Ah, December 31. The only day of the year that we even remember that “auld” is a word. So full of hope for the future, so full of wistful remembrance of the past. We’ve talked about what happened in 2013 in the world of PCs, smartphones, and DIRECTV… it seemed like it would be a good time to talk about what didn’t happen in 2013.
In 2013, no one invented a magic antenna that could pick up signals from 150 miles away. That’s because there is no such thing. Despite competitor claims, there are some very solid scientific and regulatory reasons why you just won’t get HDTV reception at that distance. Antenna makers who say you will are just trying to get your money.
While we saw a bunch of new products this year, no one has yet created a booster for under $500 that will give you better reception in all five important bands so that you can get better voice AND data from AT&T, Verizon, and T-Mobile phones.
Another thing that didn’t happen in the business world was any sort of sanity. Merger and purchase mania drove us nearly off a cliff, and the most costly deal of the year (Sprint) failed to stop that company’s hemorrhaging. The T-Mobile/MetroPCS merger was a bit more sane and did help both companies succeed.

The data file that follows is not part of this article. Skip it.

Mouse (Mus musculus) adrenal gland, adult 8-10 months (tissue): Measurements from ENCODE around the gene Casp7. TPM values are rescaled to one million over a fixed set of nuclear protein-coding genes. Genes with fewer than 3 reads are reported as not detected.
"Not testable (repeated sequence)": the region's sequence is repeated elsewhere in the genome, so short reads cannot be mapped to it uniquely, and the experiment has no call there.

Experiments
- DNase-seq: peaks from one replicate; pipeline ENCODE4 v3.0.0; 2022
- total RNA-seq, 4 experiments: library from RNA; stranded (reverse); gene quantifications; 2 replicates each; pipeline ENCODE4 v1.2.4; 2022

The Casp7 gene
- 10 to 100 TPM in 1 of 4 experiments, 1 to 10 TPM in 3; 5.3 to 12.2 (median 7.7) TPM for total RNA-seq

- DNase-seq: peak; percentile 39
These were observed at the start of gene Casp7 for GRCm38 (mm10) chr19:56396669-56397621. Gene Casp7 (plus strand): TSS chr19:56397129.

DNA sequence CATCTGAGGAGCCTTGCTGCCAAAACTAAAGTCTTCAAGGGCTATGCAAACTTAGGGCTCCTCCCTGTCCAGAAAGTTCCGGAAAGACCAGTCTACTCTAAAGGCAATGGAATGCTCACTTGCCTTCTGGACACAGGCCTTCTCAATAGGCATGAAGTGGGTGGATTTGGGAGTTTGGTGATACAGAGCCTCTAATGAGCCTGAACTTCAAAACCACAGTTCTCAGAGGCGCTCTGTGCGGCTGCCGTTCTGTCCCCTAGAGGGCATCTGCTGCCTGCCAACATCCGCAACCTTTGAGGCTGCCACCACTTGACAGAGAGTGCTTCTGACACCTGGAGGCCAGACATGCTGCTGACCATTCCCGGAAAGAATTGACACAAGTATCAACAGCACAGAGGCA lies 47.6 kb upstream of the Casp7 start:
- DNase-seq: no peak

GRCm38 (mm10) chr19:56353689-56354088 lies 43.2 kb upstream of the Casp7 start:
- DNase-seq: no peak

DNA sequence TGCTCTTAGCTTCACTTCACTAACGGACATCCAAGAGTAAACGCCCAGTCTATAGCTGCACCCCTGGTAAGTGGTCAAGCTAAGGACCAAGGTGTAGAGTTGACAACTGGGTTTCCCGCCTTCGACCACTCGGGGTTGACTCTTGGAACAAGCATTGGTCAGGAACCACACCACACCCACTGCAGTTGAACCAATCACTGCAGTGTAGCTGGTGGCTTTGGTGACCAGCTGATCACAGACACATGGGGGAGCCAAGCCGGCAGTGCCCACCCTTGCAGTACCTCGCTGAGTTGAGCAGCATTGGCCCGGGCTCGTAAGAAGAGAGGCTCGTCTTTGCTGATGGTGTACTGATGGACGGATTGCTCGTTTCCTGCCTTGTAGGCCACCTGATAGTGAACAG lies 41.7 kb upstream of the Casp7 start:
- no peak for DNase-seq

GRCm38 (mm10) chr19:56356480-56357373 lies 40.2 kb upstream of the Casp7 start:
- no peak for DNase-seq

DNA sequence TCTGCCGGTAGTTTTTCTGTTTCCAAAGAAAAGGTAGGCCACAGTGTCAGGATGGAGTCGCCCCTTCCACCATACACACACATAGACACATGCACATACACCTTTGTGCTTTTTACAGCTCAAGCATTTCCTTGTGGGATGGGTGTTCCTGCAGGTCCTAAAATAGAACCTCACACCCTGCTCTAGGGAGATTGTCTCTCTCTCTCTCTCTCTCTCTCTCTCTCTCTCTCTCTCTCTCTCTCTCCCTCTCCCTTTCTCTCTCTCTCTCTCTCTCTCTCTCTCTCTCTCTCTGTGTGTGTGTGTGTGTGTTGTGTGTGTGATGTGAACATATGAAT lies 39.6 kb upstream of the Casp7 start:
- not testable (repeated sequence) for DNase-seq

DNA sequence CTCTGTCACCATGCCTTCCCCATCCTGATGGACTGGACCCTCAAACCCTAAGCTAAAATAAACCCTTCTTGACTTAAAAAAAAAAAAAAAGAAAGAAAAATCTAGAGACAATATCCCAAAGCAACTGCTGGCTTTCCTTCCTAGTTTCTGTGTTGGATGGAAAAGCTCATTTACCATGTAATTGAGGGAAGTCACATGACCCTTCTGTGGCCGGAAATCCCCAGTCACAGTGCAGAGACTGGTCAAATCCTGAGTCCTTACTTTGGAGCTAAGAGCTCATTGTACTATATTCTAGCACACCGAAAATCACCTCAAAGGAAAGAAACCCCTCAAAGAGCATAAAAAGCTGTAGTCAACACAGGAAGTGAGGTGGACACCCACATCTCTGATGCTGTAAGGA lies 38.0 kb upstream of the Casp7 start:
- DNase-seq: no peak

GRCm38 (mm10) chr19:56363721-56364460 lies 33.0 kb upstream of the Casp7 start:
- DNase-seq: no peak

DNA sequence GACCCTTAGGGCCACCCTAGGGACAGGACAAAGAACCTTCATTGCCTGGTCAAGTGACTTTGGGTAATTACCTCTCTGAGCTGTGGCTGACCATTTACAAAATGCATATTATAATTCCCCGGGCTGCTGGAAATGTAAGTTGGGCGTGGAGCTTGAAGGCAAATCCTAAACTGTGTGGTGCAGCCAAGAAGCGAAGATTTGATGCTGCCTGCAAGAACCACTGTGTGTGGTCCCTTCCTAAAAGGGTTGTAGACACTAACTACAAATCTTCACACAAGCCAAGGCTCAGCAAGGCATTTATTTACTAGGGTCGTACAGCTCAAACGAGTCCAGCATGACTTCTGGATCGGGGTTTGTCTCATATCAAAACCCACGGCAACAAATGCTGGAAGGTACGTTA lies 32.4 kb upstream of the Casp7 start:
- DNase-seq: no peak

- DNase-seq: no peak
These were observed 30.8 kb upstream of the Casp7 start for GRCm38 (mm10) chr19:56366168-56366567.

In 2013 we didn’t see the kind of quantum jump in residential technology that we saw in 2012. Instead, both DISH and DIRECTV concentrated on second-generation products (Hopper with Sling and HR44 Genie) that improved upon the experience. We did see some big changes in the way that hotels worked as well as some changes to the bar and restaurant market, though.
802.11ac failed to be the big story this year as most people just didn’t care about networking that was 100x faster than their internet connections. On the other hand, MIMO antenna technology was everywhere, in our tablets and even in a new line of access points that let you boost your signal for miles.
2013 will probably be the last year we discuss mobile DTV, that failed experiment that would give you access to live TV in a moving car without a data plan. Consumers failed to fawn over the technology and there weren’t that many products that supported it. On the other hand, streaming live TV from your home has never gotten easier.
2013 has been a great year even with the things we didn’t get. What are you looking forward to in 2014?